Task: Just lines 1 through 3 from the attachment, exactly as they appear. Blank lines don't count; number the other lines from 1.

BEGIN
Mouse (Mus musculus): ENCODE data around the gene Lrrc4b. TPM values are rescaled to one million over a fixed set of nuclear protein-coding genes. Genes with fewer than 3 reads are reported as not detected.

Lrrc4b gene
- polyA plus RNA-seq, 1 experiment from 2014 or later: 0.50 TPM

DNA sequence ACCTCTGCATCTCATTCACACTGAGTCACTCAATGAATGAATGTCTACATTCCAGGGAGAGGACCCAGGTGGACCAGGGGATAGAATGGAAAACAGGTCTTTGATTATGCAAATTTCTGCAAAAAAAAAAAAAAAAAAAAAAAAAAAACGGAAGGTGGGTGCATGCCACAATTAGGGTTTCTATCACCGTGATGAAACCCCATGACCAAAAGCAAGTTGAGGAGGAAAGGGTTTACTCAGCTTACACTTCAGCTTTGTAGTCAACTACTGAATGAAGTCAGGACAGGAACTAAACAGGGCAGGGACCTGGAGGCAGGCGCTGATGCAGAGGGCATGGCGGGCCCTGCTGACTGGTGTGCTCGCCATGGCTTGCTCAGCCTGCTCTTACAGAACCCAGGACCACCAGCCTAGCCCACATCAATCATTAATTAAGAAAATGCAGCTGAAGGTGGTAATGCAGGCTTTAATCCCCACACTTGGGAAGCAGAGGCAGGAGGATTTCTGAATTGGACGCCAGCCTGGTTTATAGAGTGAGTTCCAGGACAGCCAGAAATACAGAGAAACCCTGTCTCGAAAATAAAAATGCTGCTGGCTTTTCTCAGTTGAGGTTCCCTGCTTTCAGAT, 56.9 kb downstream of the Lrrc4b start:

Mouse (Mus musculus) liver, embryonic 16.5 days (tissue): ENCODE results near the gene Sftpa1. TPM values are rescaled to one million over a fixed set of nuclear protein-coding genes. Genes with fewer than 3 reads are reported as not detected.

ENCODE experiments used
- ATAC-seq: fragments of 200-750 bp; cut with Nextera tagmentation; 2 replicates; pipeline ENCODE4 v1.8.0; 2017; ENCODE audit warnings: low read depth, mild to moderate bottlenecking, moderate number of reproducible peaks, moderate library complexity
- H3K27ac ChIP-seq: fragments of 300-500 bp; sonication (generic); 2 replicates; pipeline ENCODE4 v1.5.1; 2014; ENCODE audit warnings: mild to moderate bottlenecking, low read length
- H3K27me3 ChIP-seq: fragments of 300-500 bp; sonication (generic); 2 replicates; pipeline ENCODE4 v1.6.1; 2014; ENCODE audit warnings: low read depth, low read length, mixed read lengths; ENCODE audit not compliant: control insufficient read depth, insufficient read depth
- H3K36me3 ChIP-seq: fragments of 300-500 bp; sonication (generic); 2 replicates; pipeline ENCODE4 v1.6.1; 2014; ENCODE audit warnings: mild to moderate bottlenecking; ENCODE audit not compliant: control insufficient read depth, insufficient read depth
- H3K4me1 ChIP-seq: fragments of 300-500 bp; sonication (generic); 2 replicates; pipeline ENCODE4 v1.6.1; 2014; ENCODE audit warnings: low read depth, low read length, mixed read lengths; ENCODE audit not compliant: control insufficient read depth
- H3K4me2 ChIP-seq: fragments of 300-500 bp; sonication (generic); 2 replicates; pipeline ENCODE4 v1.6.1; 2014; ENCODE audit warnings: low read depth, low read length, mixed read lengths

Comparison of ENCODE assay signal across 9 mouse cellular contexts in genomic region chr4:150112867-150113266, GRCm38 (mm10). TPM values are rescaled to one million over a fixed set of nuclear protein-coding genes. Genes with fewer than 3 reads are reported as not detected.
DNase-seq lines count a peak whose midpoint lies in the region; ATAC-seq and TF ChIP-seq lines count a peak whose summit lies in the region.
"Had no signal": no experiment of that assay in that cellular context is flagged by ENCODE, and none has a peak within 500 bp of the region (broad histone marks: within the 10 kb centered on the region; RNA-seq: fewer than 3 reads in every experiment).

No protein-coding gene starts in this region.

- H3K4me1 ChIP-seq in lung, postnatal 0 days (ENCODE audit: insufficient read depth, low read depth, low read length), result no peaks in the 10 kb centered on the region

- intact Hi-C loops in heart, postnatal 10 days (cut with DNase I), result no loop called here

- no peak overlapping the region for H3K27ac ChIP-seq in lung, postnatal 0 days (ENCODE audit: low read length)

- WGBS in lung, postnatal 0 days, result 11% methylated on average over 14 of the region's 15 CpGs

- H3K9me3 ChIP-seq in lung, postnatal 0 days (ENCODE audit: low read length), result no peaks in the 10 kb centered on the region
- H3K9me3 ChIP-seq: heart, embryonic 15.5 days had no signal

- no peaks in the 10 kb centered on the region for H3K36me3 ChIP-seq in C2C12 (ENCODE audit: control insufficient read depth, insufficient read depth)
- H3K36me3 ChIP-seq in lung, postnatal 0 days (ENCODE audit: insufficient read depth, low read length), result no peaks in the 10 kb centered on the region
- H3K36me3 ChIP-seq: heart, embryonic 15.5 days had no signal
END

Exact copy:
Mouse (Mus musculus): ENCODE data around the gene Lrrc4b. TPM values are rescaled to one million over a fixed set of nuclear protein-coding genes. Genes with fewer than 3 reads are reported as not detected.

Lrrc4b gene
- polyA plus RNA-seq, 1 experiment from 2014 or later: 0.50 TPM